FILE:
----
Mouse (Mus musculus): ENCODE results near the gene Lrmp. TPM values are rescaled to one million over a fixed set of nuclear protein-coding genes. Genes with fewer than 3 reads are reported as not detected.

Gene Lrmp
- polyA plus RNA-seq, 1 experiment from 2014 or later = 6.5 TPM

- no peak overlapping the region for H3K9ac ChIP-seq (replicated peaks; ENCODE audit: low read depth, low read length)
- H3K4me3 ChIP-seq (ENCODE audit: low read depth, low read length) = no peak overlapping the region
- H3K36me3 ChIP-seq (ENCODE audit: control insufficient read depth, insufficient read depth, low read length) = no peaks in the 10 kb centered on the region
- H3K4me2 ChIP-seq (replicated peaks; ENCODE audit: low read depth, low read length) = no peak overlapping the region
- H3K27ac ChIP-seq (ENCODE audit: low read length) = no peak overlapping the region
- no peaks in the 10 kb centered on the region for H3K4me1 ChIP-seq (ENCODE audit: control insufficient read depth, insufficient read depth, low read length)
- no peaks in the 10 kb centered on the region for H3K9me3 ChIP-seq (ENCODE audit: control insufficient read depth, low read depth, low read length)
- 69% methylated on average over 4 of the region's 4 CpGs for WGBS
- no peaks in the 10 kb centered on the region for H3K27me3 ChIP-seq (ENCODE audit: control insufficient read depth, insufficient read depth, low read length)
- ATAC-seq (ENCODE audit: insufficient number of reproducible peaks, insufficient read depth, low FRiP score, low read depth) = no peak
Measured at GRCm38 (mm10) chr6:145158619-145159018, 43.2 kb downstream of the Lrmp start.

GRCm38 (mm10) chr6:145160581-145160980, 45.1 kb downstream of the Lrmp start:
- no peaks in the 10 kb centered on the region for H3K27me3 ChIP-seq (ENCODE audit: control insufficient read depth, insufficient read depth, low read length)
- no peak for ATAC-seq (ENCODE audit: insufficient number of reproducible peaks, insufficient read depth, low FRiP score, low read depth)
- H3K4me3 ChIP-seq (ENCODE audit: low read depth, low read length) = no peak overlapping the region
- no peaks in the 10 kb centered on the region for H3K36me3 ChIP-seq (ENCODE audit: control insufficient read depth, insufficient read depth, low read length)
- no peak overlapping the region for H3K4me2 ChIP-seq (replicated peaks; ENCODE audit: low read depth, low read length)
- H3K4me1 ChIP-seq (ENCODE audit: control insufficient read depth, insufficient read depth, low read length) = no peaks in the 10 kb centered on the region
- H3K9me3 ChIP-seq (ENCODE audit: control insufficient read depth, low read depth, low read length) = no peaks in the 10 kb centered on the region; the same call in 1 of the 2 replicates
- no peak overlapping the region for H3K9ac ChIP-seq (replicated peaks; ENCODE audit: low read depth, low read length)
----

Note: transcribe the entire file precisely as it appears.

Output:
Mouse (Mus musculus): ENCODE results near the gene Lrmp. TPM values are rescaled to one million over a fixed set of nuclear protein-coding genes. Genes with fewer than 3 reads are reported as not detected.

Gene Lrmp
- polyA plus RNA-seq, 1 experiment from 2014 or later = 6.5 TPM

- no peak overlapping the region for H3K9ac ChIP-seq (replicated peaks; ENCODE audit: low read depth, low read length)
- H3K4me3 ChIP-seq (ENCODE audit: low read depth, low read length) = no peak overlapping the region
- H3K36me3 ChIP-seq (ENCODE audit: control insufficient read depth, insufficient read depth, low read length) = no peaks in the 10 kb centered on the region
- H3K4me2 ChIP-seq (replicated peaks; ENCODE audit: low read depth, low read length) = no peak overlapping the region
- H3K27ac ChIP-seq (ENCODE audit: low read length) = no peak overlapping the region
- no peaks in the 10 kb centered on the region for H3K4me1 ChIP-seq (ENCODE audit: control insufficient read depth, insufficient read depth, low read length)
- no peaks in the 10 kb centered on the region for H3K9me3 ChIP-seq (ENCODE audit: control insufficient read depth, low read depth, low read length)
- 69% methylated on average over 4 of the region's 4 CpGs for WGBS
- no peaks in the 10 kb centered on the region for H3K27me3 ChIP-seq (ENCODE audit: control insufficient read depth, insufficient read depth, low read length)
- ATAC-seq (ENCODE audit: insufficient number of reproducible peaks, insufficient read depth, low FRiP score, low read depth) = no peak
Measured at GRCm38 (mm10) chr6:145158619-145159018, 43.2 kb downstream of the Lrmp start.

GRCm38 (mm10) chr6:145160581-145160980, 45.1 kb downstream of the Lrmp start:
- no peaks in the 10 kb centered on the region for H3K27me3 ChIP-seq (ENCODE audit: control insufficient read depth, insufficient read depth, low read length)
- no peak for ATAC-seq (ENCODE audit: insufficient number of reproducible peaks, insufficient read depth, low FRiP score, low read depth)
- H3K4me3 ChIP-seq (ENCODE audit: low read depth, low read length) = no peak overlapping the region
- no peaks in the 10 kb centered on the region for H3K36me3 ChIP-seq (ENCODE audit: control insufficient read depth, insufficient read depth, low read length)
- no peak overlapping the region for H3K4me2 ChIP-seq (replicated peaks; ENCODE audit: low read depth, low read length)
- H3K4me1 ChIP-seq (ENCODE audit: control insufficient read depth, insufficient read depth, low read length) = no peaks in the 10 kb centered on the region
- H3K9me3 ChIP-seq (ENCODE audit: control insufficient read depth, low read depth, low read length) = no peaks in the 10 kb centered on the region; the same call in 1 of the 2 replicates
- no peak overlapping the region for H3K9ac ChIP-seq (replicated peaks; ENCODE audit: low read depth, low read length)